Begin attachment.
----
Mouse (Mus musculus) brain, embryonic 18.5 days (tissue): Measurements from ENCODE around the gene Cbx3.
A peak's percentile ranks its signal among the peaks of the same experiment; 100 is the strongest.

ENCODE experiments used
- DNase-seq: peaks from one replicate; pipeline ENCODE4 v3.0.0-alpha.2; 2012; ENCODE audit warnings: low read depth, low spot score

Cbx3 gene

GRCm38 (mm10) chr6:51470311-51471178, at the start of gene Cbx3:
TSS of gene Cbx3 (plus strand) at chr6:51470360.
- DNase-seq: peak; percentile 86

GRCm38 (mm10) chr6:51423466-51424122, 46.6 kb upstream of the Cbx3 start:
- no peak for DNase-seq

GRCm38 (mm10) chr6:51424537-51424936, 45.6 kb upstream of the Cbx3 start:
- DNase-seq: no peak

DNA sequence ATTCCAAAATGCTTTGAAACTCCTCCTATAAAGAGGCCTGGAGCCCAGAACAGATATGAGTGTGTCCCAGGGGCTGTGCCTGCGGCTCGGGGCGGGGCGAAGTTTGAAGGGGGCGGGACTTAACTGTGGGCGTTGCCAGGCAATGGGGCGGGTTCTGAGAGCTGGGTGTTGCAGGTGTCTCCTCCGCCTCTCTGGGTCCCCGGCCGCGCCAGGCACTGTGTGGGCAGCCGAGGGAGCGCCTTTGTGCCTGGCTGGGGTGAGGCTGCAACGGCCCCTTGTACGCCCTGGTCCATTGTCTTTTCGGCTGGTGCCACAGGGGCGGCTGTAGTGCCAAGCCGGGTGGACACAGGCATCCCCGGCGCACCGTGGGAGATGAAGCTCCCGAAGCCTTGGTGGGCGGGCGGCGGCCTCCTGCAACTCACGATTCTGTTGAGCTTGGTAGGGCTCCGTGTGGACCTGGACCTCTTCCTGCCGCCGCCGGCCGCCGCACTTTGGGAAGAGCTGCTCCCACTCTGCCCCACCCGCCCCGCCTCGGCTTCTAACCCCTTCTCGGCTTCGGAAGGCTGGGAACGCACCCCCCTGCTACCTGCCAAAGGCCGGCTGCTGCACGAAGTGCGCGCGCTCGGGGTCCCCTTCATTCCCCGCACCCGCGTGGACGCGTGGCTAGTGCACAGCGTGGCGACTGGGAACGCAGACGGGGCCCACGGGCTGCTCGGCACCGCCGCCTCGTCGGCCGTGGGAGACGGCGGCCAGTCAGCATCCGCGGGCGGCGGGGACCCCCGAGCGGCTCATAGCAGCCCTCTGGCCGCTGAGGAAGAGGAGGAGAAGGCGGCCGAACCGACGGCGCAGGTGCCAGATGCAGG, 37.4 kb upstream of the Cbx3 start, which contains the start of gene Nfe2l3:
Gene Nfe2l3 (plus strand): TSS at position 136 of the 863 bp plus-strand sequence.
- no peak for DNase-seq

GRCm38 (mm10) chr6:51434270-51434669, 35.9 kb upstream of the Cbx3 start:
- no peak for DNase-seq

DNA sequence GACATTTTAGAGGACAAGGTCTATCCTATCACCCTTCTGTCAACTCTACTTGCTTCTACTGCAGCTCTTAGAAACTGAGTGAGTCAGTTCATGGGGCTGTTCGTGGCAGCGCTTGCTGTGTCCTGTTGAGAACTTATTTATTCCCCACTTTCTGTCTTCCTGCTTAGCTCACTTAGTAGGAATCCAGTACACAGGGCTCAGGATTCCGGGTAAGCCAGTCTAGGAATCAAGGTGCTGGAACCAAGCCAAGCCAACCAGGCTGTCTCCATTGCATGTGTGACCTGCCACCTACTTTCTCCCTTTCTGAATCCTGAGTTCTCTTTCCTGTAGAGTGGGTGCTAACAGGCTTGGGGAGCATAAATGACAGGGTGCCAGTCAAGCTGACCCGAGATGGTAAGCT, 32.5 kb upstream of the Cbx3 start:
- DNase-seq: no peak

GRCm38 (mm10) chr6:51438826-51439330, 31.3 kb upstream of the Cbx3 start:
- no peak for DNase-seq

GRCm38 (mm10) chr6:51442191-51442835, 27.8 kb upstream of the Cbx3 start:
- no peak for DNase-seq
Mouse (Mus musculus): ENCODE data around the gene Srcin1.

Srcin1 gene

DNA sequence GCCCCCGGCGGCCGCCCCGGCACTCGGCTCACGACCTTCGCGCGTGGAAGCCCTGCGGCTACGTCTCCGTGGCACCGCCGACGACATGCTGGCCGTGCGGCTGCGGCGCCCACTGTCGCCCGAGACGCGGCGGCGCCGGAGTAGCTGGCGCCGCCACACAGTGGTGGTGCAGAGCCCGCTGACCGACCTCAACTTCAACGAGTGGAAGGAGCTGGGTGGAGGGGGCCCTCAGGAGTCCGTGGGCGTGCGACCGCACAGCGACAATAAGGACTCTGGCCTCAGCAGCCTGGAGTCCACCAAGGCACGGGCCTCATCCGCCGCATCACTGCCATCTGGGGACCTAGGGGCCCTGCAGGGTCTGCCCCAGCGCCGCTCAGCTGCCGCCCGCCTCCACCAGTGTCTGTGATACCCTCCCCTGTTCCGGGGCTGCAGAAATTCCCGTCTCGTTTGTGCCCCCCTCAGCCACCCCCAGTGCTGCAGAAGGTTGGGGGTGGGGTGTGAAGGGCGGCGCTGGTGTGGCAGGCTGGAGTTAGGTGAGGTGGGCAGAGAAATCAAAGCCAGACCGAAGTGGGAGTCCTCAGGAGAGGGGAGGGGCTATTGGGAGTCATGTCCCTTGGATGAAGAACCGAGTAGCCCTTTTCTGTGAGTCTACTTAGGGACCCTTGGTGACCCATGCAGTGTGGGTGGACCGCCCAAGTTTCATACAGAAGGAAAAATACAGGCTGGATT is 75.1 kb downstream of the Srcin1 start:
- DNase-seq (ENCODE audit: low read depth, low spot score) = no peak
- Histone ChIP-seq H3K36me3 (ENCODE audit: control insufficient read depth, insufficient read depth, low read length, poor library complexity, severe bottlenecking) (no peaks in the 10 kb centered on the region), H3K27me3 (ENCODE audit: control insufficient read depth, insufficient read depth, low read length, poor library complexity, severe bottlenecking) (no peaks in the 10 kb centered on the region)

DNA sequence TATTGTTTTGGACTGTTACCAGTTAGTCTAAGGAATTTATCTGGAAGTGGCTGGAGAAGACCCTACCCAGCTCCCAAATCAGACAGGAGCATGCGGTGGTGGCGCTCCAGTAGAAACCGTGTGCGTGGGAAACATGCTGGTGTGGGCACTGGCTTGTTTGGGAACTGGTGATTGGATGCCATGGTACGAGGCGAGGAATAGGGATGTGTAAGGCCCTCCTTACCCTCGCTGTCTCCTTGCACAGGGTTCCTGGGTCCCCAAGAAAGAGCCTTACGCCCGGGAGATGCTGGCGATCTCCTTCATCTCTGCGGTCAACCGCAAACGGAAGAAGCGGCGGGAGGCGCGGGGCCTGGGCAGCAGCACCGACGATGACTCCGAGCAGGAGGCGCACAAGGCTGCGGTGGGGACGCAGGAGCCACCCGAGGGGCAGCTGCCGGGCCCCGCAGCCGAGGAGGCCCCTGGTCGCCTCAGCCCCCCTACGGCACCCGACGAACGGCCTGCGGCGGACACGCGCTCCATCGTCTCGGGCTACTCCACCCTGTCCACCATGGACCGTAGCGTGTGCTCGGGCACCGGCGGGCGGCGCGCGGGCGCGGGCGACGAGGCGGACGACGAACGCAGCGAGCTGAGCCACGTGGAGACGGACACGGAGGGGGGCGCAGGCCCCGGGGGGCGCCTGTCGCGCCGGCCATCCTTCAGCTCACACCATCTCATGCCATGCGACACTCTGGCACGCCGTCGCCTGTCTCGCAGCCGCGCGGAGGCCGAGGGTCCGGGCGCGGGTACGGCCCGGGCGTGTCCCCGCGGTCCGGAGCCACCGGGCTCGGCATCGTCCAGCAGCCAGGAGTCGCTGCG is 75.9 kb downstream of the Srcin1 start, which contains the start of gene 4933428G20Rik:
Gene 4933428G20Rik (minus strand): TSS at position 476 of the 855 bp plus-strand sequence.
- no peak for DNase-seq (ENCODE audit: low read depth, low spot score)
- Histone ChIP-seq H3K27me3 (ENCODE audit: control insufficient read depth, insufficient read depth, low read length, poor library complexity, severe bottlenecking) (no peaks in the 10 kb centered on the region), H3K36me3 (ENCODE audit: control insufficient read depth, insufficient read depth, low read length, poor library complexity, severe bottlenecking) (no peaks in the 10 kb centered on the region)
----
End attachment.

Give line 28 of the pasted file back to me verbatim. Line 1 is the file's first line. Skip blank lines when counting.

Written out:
- Histone ChIP-seq H3K36me3 (ENCODE audit: control insufficient read depth, insufficient read depth, low read length, poor library complexity, severe bottlenecking) (no peaks in the 10 kb centered on the region), H3K27me3 (ENCODE audit: control insufficient read depth, insufficient read depth, low read length, poor library complexity, severe bottlenecking) (no peaks in the 10 kb centered on the region)